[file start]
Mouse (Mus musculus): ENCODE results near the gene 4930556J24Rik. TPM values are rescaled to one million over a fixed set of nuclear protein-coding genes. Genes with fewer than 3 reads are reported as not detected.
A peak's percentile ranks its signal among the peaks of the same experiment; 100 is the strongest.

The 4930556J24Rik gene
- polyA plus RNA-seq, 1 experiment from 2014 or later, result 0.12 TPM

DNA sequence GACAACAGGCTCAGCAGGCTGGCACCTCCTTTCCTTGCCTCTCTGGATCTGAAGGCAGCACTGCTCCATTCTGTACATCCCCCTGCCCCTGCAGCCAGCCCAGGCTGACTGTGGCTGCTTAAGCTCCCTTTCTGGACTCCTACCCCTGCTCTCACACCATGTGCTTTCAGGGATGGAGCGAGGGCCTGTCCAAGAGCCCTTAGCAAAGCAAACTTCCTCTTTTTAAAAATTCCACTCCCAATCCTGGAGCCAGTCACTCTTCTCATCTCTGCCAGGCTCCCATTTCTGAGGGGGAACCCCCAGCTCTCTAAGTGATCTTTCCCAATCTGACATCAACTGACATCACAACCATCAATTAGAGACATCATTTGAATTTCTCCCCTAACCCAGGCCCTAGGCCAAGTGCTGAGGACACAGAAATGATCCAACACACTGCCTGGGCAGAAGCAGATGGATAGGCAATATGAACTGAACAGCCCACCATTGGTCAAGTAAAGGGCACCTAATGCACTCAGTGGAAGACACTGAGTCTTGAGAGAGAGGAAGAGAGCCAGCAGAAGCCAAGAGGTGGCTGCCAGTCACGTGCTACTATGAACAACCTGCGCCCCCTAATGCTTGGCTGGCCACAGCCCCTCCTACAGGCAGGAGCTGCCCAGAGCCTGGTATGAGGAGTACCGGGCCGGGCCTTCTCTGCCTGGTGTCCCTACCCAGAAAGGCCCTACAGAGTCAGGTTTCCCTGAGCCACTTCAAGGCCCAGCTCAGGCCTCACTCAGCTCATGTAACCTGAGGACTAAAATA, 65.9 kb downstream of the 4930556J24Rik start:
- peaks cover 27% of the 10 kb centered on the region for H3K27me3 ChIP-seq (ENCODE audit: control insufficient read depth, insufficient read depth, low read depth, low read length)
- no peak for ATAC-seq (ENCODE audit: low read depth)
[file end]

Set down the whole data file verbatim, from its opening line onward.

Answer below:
Mouse (Mus musculus): ENCODE results near the gene 4930556J24Rik. TPM values are rescaled to one million over a fixed set of nuclear protein-coding genes. Genes with fewer than 3 reads are reported as not detected.
A peak's percentile ranks its signal among the peaks of the same experiment; 100 is the strongest.

The 4930556J24Rik gene
- polyA plus RNA-seq, 1 experiment from 2014 or later, result 0.12 TPM

DNA sequence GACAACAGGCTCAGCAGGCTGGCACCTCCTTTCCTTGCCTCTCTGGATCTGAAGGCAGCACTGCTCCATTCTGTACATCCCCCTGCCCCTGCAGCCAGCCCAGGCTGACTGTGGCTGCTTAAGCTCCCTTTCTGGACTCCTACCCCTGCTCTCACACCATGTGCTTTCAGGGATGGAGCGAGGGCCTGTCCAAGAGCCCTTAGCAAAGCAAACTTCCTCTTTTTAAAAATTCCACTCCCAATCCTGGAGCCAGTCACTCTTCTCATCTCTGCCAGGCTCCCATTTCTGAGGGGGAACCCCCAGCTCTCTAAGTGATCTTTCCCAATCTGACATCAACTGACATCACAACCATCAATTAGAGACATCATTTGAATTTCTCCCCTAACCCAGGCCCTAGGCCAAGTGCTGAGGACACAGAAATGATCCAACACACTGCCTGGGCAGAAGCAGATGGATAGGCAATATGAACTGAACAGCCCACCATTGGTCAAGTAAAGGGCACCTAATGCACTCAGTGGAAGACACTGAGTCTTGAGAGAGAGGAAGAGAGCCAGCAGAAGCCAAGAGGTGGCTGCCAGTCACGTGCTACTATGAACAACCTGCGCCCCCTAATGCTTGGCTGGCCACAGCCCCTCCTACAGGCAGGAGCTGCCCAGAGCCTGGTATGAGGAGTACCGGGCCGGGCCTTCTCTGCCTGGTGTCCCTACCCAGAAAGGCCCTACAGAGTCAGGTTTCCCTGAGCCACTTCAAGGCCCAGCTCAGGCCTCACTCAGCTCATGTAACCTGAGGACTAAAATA, 65.9 kb downstream of the 4930556J24Rik start:
- peaks cover 27% of the 10 kb centered on the region for H3K27me3 ChIP-seq (ENCODE audit: control insufficient read depth, insufficient read depth, low read depth, low read length)
- no peak for ATAC-seq (ENCODE audit: low read depth)